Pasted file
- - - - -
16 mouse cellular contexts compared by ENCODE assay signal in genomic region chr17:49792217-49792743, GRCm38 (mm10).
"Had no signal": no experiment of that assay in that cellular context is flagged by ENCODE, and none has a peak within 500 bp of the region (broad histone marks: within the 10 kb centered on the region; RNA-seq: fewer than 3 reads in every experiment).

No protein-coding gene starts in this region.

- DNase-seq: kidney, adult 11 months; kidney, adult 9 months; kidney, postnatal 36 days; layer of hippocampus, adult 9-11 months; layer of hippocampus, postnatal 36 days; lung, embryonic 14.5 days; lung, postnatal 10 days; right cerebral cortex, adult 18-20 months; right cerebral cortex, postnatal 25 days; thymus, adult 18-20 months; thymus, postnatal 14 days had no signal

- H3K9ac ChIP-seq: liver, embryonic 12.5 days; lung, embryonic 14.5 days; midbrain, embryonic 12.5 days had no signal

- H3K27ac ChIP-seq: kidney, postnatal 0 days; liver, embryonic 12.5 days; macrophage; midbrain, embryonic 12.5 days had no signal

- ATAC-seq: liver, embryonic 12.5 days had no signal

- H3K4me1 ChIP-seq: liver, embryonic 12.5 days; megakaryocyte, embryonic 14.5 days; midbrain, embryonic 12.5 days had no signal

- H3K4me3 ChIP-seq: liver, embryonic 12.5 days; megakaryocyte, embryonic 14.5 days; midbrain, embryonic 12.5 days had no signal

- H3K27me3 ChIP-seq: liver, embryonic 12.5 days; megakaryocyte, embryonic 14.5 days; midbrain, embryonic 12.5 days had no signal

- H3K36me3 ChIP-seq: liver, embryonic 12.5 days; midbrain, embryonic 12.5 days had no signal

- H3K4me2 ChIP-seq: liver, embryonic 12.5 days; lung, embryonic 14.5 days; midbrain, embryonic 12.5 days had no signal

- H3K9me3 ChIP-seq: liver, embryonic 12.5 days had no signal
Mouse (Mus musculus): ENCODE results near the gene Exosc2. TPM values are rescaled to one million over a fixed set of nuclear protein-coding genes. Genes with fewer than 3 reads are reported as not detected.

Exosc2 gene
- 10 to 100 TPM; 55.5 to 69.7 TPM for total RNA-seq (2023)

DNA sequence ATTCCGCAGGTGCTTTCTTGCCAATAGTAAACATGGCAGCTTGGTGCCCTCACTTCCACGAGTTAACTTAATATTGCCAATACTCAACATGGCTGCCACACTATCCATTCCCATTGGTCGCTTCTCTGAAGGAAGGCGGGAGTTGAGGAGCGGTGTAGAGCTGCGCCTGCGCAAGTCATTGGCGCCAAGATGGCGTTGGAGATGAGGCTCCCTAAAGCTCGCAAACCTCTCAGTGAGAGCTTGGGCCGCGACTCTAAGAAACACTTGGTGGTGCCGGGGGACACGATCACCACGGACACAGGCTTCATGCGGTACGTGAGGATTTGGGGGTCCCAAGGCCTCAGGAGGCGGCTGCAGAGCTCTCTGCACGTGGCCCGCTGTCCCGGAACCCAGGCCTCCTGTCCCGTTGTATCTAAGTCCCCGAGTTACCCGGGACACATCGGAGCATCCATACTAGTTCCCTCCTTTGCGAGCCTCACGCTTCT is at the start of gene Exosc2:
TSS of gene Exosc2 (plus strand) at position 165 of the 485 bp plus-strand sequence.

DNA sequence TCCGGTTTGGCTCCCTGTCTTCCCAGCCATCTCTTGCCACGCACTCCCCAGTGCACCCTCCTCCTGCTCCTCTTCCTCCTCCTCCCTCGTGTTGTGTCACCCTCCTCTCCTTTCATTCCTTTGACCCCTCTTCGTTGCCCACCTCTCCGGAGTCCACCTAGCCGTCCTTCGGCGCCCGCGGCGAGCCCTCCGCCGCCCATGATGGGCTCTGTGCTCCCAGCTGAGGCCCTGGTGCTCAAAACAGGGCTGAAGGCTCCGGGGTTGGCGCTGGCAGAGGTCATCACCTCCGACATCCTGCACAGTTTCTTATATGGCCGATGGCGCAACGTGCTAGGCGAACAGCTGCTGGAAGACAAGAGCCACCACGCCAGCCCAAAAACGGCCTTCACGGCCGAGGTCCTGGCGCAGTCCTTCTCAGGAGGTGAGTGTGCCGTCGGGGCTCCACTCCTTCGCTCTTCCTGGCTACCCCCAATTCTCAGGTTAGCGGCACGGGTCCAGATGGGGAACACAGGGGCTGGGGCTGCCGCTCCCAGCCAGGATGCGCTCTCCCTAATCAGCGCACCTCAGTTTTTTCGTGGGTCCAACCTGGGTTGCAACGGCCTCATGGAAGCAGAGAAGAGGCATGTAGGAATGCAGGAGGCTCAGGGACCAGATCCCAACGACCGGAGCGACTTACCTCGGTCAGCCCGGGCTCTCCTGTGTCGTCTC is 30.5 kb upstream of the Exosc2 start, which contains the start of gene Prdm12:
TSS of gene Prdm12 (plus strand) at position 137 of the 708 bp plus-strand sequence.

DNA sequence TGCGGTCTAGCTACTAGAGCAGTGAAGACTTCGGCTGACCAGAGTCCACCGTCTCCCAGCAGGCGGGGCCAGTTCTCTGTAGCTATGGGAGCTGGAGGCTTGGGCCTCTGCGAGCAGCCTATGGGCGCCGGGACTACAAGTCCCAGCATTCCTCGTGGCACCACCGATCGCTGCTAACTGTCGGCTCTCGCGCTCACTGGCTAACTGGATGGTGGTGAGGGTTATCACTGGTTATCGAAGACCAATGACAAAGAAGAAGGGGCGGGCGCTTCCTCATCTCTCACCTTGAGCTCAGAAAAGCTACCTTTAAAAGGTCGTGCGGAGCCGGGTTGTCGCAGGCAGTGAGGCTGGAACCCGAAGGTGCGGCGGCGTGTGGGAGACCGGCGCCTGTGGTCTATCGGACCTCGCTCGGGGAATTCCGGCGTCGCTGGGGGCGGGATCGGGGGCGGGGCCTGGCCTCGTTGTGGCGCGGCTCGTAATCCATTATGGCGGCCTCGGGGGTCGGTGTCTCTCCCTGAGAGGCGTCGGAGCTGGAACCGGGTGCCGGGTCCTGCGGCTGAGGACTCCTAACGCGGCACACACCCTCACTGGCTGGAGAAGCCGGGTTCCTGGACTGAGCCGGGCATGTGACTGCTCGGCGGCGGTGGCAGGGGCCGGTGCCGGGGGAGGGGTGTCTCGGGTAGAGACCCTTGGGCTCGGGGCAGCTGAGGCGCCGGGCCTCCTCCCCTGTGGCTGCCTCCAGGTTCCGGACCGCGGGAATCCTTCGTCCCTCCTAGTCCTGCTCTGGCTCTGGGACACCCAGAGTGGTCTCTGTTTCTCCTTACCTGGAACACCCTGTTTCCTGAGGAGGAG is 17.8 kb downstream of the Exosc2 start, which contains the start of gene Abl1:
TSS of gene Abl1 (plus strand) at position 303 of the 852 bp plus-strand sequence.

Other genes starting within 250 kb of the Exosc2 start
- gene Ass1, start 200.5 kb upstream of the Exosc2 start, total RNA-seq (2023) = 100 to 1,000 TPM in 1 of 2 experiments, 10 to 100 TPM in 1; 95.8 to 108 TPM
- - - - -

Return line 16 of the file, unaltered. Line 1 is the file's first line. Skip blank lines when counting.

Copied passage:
- 10 to 100 TPM; 55.5 to 69.7 TPM for total RNA-seq (2023)